Authors Aloïs Pourchot, Alexis Ducarouge, Olivier Sigaud
Abstract Weight-sharing (WS) has recently emerged as a paradigm to accelerate the automated search for efficient neural architectures, a process dubbed Neural Architecture Search (NAS). Although very appealing, this framework is not without drawbacks and several works have started to question its capabilities on small hand-crafted benchmarks. In this paper, we take advantage of the NASBench-101 dataset to challenge the efficiency of WS on a representative search space. By comparing a SOTA WS approach to a plain random search we show that, despite decent correlations between evaluations using weight-sharing and standalone ones, WS is only rarely helpful to NAS. We highlight in particular the reliance of the benefits on the search space itself.
Tasks Neural Architecture Search
Published 2020-02-11
URL https://arxiv.org/abs/2002.04289v1
PDF https://arxiv.org/pdf/2002.04289v1.pdf
PWC https://paperswithcode.com/paper/to-share-or-not-to-share-a-comprehensive
Repo https://github.com/apourchot/to_share_or_not_to_share
Framework pytorch

Negative Margin Matters: Understanding Margin in Few-shot Classification

Title Negative Margin Matters: Understanding Margin in Few-shot Classification
Authors Bin Liu, Yue Cao, Yutong Lin, Qi Li, Zheng Zhang, Mingsheng Long, Han Hu
Abstract This paper introduces a negative margin loss to metric learning based few-shot learning methods. The negative margin loss significantly outperforms regular softmax loss, and achieves state-of-the-art accuracy on three standard few-shot classification benchmarks with few bells and whistles. These results are contrary to the common practice in the metric learning field, that the margin is zero or positive. To understand why the negative margin loss performs well for the few-shot classification, we analyze the discriminability of learned features w.r.t different margins for training and novel classes, both empirically and theoretically. We find that although negative margin reduces the feature discriminability for training classes, it may also avoid falsely mapping samples of the same novel class to multiple peaks or clusters, and thus benefit the discrimination of novel classes. Code is available at https://github.com/bl0/negative-margin.few-shot.
Tasks Few-Shot Image Classification, Few-Shot Learning, Metric Learning
Published 2020-03-26
URL https://arxiv.org/abs/2003.12060v1
PDF https://arxiv.org/pdf/2003.12060v1.pdf
PWC https://paperswithcode.com/paper/negative-margin-matters-understanding-margin
Repo https://github.com/bl0/negative-margin.few-shot
Framework pytorch

Monocular Depth Prediction Through Continuous 3D Loss

Title Monocular Depth Prediction Through Continuous 3D Loss
Authors Minghan Zhu, Maani Ghaffari, Yuanxin Zhong, Pingping Lu, Zhong Cao, Ryan M. Eustice, Huei Peng
Abstract This paper reports a new continuous 3D loss function for learning depth from monocular images. The dense depth prediction from a monocular image is supervised using sparse LIDAR points, exploiting available data from camera-LIDAR sensor suites during training. Currently, accurate and affordable range sensor is not available. Stereo cameras and LIDARs measure depth either inaccurately or sparsely/costly. In contrast to the current point-to-point loss evaluation approach, the proposed 3D loss treats point clouds as continuous objects; and therefore, it overcomes the lack of dense ground truth depth due to the sparsity of LIDAR measurements. Experimental evaluations show that the proposed method achieves accurate depth measurement with consistent 3D geometric structures through a monocular camera.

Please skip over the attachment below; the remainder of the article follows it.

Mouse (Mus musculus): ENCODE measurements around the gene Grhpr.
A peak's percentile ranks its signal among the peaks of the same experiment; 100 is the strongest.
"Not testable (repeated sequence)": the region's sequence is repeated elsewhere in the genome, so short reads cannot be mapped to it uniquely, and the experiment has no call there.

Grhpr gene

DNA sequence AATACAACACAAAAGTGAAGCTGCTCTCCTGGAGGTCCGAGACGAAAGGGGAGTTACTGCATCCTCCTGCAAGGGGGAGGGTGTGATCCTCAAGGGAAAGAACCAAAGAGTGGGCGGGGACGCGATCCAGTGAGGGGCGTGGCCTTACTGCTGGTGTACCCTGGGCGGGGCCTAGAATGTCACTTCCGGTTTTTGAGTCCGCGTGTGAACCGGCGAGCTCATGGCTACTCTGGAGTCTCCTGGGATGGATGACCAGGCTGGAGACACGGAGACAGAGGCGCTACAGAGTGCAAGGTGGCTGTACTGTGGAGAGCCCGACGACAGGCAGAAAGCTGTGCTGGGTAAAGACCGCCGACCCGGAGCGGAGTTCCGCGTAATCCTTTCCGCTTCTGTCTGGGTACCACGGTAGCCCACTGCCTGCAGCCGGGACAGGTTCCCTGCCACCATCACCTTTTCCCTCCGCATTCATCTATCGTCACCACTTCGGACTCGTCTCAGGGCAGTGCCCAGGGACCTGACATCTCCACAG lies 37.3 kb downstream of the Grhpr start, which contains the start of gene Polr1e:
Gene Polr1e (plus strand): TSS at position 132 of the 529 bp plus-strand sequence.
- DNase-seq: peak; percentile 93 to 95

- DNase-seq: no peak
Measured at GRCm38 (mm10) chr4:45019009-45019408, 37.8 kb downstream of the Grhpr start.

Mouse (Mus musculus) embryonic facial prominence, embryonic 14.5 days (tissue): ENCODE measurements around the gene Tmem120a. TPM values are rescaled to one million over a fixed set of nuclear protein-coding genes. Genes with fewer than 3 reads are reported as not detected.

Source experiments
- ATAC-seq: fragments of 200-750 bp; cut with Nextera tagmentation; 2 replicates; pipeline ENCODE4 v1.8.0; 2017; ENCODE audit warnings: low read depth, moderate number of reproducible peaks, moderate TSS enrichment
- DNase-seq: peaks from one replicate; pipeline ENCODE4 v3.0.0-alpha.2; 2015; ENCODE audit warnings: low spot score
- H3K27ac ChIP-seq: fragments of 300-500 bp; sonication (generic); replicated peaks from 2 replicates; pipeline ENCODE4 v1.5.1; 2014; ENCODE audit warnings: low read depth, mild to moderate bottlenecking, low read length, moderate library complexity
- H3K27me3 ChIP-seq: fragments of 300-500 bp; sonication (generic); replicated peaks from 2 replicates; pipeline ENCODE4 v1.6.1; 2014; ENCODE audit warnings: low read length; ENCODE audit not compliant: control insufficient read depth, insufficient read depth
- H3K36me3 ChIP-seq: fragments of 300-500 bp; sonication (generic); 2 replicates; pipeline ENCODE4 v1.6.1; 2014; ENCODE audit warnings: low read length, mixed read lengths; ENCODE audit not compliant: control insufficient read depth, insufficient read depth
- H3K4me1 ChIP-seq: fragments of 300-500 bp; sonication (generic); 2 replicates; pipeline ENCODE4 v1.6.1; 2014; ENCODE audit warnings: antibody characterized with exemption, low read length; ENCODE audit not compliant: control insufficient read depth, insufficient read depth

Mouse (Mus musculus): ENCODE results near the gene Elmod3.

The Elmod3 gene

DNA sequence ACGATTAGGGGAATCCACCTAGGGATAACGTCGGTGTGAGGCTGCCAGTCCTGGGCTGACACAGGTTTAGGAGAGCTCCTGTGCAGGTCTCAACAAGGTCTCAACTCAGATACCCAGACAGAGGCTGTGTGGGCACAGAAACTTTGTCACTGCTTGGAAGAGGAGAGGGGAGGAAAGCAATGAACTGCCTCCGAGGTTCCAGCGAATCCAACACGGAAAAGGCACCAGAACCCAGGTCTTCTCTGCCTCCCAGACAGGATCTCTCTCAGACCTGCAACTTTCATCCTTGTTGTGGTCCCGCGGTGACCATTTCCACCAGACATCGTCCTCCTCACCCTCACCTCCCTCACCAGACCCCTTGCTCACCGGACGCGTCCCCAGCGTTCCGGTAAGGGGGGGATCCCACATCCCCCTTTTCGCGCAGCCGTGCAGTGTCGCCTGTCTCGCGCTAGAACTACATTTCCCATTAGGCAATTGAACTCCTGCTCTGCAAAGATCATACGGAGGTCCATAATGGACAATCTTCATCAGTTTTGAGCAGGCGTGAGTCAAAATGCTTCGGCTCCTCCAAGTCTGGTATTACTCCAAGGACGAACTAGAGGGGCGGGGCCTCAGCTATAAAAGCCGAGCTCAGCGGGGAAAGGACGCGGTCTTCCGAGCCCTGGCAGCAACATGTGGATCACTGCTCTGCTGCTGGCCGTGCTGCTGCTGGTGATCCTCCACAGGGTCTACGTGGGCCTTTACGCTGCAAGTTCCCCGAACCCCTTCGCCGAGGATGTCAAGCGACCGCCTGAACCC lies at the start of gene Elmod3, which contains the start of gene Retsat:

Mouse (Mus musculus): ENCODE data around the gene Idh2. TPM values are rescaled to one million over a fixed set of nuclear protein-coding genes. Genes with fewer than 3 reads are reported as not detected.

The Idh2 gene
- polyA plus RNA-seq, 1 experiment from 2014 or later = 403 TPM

Tasks Depth Estimation
Published 2020-03-21
URL https://arxiv.org/abs/2003.09763v1
PDF https://arxiv.org/pdf/2003.09763v1.pdf
PWC https://paperswithcode.com/paper/monocular-depth-prediction-through-continuous
Repo https://github.com/minghanz/DepthC3D
Framework pytorch

Identification of Chimera using Machine Learning

Title Identification of Chimera using Machine Learning
Authors M. A. Ganaie, Saptarshi Ghosh, Naveen Mendola, M Tanveer, Sarika Jalan
Abstract Coupled dynamics on the network models have been tremendously helpful in getting insight into complex spatiotemporal dynamical patterns of a wide variety of large-scale real-world complex systems. Chimera, a state of coexistence of incoherence and coherence, is one of such patterns arising in identically coupled oscillators, which has recently drawn tremendous attention due to its peculiar nature and wide applicability, specially in neuroscience. The identification of chimera is a challenging problem due to ambiguity in its appearance. We present a distinctive approach to identify and characterize the chimera state using machine learning techniques, namely random forest, oblique random forests via multi-surface proximal support vector machines (MPRaF-T, P, N) and sparse pre-trained / auto-encoder based random vector functional link neural network (RVFL-AE). We demonstrate high accuracy in identifying the coherent, incoherent and chimera states from given spatial profiles. We validate this approach for different time-continuous and time discrete coupled dynamics on networks. This work provides a direction for employing machine learning techniques to identify dynamical patterns arising due to the interaction among non-linear units on large-scale, and for characterizing complex spatio-temporal phenomena in real-world systems for various applications.